Saint-Malo was named after a Welsh monk Mac Low, who, around the 6th century, established his bishopric in Alet, a stone's throw away from the rock where the walled city now stands. As early as the 13th century, the "Malouins" were already quite successful at catching enemy ships and in 1308 they instated a sworn allegiance to Charles VI King of France, who granted it a free commune to encourage the commercial activities of craftsmen as well as merchants and ship owners.
In order to keep the inhabitants under control, the Duchy of Brittany had the main castle built, which the Malouins then took over in 1590. They later declared themselves an independent republic, which lasted fours years until King Henri IV of France agreed to become a Catholic. Jacques Cartier, on his travels from 1534 to 1542, opened the Newfoundland route and discovered Canada.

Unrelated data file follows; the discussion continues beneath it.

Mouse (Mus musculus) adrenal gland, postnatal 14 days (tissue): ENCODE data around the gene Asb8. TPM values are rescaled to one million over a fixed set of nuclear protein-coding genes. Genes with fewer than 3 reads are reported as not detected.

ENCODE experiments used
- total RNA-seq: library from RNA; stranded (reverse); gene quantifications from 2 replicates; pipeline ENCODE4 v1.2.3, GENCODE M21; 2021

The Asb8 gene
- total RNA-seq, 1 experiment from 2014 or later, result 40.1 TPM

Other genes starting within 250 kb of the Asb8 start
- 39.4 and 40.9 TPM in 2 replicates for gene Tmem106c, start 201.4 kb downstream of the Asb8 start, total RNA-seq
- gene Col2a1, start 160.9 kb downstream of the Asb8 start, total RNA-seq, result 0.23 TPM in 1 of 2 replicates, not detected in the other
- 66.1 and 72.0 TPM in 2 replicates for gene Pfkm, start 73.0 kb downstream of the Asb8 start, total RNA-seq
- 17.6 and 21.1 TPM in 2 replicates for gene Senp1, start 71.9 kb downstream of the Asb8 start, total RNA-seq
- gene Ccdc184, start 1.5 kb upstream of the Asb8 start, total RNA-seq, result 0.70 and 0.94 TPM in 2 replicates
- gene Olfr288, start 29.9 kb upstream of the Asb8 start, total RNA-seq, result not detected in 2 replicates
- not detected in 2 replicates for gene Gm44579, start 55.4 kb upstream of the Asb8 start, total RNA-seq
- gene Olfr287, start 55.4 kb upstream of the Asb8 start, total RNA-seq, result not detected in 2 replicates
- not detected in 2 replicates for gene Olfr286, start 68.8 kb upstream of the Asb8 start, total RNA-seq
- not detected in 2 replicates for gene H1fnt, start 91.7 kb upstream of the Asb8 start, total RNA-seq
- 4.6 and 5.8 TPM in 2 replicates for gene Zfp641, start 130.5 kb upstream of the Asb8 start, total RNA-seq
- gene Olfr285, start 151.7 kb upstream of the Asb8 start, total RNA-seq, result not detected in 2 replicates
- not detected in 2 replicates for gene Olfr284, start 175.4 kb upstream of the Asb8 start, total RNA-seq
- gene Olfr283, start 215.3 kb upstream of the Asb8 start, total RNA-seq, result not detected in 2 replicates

Formerly called "Saint-Malo de l'Isle", the city, clustered around the cathedral only 16 hectares wide, burnt down for the first time in 1661. In the following years, architects Vauban and Garangeau re-constructed it and extended it to 24 hectares, in 4 stages.